The tourism sector is an integral part of the Australian economy with a significant contribution to the country’s GDP as well as employment. It has continued to be a substantial driver of growth in the economy.
The sector is supported not only by foreign visitors but also by the Australians themselves who share strong willingness to explore other regions within the country. The growth in the tourism sector during 2018–19 was up by double-digit in value, and domestic expenditure surpassed $100 billion for the first time during that period.
Moreover, Australia stands amongst the Top 10 global players based on international expenditure in tourism with $64.2 billion on outbound trips 2018-19, highlighting the room for travel and significant capacity to grow domestic travel.
The year 2019 ended on an unfavourable note for the Australian tourism sector due to the bushfires that are said to have had a significant impact on Australia’s tourism industry. Australia witnessed one of the wildest bushfires in late 2019 with fires across nine tourism regions that affected Australia’s international and domestic tourism.
At the beginning of 2020, when the wounds of bushfires for the tourism industry had not even healed, the industry experienced a crackdown due to the COVID-19 pandemic originating in Wuhan, China. The coronavirus disease caused by the virus named Severe Acute Respiratory Syndrome Coronavirus 2 or SARS-CoV-2, has put the Australian tourism industry under misery.
Moreover, the origination of the virus in China was a major setback for Australian tourism industry long before the virus barged into Australia since China is Australia’s largest inbound visitor market with around 1.4 million visitor arrivals in 2018–19.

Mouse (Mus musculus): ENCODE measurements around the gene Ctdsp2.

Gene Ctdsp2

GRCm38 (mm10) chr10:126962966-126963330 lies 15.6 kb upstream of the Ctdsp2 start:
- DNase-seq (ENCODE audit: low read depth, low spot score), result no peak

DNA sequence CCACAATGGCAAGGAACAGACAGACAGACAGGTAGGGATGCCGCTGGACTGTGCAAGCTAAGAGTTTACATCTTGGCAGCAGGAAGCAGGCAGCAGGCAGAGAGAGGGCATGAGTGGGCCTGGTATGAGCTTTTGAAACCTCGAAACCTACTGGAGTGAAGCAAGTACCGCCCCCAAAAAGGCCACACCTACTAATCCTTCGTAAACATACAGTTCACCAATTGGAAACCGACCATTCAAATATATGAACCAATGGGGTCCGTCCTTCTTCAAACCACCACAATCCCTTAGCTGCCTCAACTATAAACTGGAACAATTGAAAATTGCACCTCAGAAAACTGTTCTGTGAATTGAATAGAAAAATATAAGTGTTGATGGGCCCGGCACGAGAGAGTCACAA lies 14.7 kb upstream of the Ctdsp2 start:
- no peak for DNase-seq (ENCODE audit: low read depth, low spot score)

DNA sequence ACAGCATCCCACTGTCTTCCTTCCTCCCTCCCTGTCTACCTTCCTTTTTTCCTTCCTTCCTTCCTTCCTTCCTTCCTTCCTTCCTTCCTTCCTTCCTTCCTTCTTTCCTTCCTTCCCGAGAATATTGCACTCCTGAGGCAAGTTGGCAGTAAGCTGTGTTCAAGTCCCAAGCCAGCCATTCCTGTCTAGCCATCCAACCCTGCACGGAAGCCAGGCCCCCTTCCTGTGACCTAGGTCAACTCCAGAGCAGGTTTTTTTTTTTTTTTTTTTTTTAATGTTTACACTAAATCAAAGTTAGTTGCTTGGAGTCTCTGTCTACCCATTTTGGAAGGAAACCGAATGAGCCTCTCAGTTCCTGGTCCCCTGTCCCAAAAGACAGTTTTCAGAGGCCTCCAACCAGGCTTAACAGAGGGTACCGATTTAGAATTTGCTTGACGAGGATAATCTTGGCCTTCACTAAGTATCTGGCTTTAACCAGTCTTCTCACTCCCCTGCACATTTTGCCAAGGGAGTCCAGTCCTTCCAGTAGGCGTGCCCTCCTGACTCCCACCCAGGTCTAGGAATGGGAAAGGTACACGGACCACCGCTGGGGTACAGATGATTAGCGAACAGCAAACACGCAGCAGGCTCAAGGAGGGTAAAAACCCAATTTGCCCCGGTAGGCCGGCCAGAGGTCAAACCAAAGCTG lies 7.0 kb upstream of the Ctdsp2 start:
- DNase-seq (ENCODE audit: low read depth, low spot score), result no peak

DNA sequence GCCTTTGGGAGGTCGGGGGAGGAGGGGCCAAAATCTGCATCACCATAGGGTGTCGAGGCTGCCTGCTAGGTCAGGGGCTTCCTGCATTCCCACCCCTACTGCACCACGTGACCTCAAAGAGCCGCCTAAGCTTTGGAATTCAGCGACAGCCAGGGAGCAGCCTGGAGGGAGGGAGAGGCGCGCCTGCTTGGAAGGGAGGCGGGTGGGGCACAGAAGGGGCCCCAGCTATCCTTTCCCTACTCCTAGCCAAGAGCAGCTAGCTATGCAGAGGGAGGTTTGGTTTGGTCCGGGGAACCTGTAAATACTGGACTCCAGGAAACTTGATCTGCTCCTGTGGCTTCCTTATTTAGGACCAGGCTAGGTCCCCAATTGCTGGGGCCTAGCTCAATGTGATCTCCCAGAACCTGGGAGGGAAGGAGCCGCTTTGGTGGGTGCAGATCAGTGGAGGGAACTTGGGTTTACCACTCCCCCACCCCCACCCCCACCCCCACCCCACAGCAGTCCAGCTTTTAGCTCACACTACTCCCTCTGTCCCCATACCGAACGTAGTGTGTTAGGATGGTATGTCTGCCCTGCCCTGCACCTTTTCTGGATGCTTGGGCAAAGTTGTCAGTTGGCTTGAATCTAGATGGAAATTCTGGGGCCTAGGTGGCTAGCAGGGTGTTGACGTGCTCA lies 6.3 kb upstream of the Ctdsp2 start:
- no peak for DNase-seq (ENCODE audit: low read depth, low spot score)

As the situation started to worsen, the tourism industry was amongst the first ones to feel the heat with travel restrictions being imposed across borders. Moreover, it is said that the tourism sector is yet to witness a breadth of events that are expected to take shape as the spread of coronavirus worsens.
The situation that the Australian tourism industry is currently grappling with due to the coronavirus outbreak is unquantifiable. A rough idea about the miserable situation can be drawn from the developments going across the organisations in the industry.
Grounded airlines, tourist spots and public places locked, social distancing measures imposed, and several other restrictions have compelled the businesses in the tourism industry to take steps for cutting costs and ensuring minimum financial burden on the companies at a time when businesses are at a standstill.
The longer the businesses continue to be in the state of cessation, heavier the financial burden on the companies due to the lack of commercialisation of its products and services. Management teams across the businesses are fearful of the liquidity crisis that could occur in the future if the situation does not improve.
The domestic tourism industry of Australia may revive in the coming months as the situation eases; however, revival in the international tourism is likely to be delayed for a long duration since this depends mainly on the related developments in other countries, especially China. The delay in the revival of international tourism is bound to cripple the growth of the tourism industry of Australia.
According to the Australian Tourism Export Council, multiple inquiries are coming from foreign travellers who are planning to visit Australia in the later part of the year 2020. The inquiries validate the desire of international tourists to visit Australia. However, visits from international tourists is highly dependent on the opening of borders for which there is no fixed date as of now.